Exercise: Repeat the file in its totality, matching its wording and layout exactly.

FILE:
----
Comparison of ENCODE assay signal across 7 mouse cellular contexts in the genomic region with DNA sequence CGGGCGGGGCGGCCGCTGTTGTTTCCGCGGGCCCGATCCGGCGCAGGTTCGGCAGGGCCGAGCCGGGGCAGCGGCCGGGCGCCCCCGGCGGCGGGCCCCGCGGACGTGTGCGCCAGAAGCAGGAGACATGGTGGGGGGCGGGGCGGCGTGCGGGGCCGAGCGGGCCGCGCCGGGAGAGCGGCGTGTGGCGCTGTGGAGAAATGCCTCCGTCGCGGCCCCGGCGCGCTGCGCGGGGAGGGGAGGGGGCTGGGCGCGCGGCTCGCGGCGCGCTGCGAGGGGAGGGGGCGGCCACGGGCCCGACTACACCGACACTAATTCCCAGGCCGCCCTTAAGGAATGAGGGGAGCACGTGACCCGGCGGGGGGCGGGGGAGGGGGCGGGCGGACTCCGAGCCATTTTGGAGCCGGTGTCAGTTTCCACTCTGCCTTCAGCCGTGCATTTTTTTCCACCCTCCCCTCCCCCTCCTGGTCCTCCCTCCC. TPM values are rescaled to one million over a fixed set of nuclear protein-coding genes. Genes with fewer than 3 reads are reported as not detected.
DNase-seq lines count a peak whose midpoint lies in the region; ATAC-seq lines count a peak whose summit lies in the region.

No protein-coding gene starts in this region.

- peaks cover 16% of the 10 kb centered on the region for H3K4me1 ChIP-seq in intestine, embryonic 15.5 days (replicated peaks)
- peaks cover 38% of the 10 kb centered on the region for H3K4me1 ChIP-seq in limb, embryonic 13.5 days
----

Comparison of ENCODE assay signal across 7 mouse cellular contexts in the genomic region with DNA sequence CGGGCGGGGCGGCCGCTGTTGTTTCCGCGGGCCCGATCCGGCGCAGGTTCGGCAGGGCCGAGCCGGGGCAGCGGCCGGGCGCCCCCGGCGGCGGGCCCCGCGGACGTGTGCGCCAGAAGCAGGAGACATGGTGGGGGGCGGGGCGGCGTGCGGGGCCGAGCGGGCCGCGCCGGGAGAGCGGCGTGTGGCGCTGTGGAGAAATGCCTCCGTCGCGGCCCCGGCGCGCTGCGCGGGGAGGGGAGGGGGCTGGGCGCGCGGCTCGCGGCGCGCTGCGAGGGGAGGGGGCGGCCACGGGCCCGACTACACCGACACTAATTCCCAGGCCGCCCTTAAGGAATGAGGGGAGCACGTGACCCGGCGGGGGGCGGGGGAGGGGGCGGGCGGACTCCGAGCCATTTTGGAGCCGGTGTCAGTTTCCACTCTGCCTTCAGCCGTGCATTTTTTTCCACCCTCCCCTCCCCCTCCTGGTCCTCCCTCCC. TPM values are rescaled to one million over a fixed set of nuclear protein-coding genes. Genes with fewer than 3 reads are reported as not detected.
DNase-seq lines count a peak whose midpoint lies in the region; ATAC-seq lines count a peak whose summit lies in the region.

No protein-coding gene starts in this region.

- peaks cover 16% of the 10 kb centered on the region for H3K4me1 ChIP-seq in intestine, embryonic 15.5 days (replicated peaks)
- peaks cover 38% of the 10 kb centered on the region for H3K4me1 ChIP-seq in limb, embryonic 13.5 days